Sitting over 350 meters above sea-level, the relatively small city of Jarabalus overlooks the northwestern bank of the vast Euphrates River that stretches as far north as Turkey and as far east as Iraq.
Besides Jarabalus’ geographical importance; it is the Islamic State of Iraq and Al-Sham’s (ISIS) last border-crossing along the Euphrates River that leads into Turkey from the Aleppo Governorate’s northern countryside.
For months, ISIS has used Jarabalus as their primary source to smuggle their reinforcements and supplies from the Turkish border via supply boats; this could have all been avoided had the terrorist group not destroyed the long suspension bridge that connects the two countries.
Unfortunately for the terrorist group, the loss of the Tal Abyad border-crossing into Turkey to the predominately Kurdish “People’s Protection Units” (YPG) and the Free Syrian Army (FSA) was detrimental to the ISIS fighters entrenched inside the provincial capital of Al-Raqqa.
With no direct supply route leading to Al-Raqqa from Turkey, ISIS has been forced to rely on Jarabalus in order to resupply on provisions.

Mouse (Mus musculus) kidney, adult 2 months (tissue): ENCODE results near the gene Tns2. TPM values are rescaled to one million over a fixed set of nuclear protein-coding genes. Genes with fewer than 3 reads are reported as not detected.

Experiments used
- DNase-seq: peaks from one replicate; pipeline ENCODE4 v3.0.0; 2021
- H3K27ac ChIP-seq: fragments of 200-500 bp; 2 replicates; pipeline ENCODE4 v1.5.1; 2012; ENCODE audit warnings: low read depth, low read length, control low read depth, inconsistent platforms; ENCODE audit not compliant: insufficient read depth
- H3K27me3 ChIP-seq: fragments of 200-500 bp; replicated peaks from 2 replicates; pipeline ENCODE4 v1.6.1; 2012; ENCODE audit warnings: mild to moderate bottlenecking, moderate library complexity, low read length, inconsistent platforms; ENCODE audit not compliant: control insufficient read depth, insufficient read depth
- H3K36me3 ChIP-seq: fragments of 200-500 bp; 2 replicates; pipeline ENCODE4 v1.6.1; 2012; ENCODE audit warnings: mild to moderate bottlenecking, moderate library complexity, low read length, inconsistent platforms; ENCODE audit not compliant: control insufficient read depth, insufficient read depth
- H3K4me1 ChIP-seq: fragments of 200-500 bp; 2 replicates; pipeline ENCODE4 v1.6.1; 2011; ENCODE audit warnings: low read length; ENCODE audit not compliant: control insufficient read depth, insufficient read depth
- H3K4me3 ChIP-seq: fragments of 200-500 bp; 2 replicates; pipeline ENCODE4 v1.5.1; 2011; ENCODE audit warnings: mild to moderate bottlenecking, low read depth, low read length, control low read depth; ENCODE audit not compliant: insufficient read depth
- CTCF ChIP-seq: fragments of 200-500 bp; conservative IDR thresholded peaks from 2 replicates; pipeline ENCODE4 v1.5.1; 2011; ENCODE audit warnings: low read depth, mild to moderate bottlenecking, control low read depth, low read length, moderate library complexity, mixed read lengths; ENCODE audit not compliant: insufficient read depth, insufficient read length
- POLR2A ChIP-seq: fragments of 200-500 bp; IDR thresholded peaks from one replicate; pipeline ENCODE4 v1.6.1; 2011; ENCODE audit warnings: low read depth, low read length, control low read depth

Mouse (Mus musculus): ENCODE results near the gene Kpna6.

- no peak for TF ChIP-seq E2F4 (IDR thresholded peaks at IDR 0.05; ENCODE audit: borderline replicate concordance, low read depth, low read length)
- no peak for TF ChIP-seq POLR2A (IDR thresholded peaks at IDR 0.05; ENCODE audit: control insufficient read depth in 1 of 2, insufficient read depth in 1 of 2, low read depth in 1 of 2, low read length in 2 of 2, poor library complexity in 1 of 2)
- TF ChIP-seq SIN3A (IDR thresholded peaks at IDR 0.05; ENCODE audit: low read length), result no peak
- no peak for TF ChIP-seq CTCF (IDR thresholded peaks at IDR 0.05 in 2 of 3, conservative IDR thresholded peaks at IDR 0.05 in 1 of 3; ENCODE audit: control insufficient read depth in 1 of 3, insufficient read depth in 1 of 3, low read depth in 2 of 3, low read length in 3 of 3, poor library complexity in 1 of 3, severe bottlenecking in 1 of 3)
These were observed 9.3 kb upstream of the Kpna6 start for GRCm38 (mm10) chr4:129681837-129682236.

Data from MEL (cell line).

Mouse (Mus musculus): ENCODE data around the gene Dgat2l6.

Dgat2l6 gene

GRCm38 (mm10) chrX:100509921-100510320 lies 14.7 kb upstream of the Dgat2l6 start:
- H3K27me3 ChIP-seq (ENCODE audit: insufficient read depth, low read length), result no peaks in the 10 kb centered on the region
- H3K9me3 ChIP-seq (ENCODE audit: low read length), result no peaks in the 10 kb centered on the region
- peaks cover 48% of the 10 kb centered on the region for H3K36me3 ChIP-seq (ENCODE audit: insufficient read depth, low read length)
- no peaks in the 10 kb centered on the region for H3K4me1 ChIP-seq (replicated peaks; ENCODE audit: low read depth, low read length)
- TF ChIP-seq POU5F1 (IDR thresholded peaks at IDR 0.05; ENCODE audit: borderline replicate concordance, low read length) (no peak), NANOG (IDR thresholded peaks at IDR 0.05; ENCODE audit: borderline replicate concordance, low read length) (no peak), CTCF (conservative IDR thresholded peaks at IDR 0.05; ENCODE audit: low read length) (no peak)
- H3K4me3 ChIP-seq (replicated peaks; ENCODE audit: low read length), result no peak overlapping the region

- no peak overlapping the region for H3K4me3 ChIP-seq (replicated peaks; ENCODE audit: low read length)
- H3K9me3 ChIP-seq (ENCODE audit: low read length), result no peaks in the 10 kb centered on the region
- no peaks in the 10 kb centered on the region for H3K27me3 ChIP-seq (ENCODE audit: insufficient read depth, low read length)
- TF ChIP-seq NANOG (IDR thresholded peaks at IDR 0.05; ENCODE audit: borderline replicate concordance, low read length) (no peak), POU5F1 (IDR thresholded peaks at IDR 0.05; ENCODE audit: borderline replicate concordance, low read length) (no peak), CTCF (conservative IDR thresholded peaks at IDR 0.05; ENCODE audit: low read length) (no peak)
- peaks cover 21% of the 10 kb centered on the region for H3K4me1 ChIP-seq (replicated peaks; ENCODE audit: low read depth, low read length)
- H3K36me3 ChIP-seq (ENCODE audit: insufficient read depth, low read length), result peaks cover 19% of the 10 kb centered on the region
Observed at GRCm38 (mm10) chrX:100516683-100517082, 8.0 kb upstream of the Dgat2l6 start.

Now, the YPG prepares for another offensive in northern Aleppo; however, this time, the predominately Kurdish militia faces a potential redline from their allies in the Free Syrian Army.
Jarabalus is a predominately Arab city; if captured and linked with the YPG’s supply route in the Afrin Canton, the Arab tribes that fight alongside of them may have a serious issue with what they deem as an “imperialistic” endeavor by the Kurds.
The positive outcome of the Jarabalus offensive may outweigh the strained relations with the Arab tribes, but the YPG is in for a violent fight with the ISIS terrorists entrenched inside because they are unlikely to withdraw without resisting.
The battle has yet to start and there has been no formal announcement from the YPG; but, ISIS has to be concerned over the future of their presence along the Turkish border.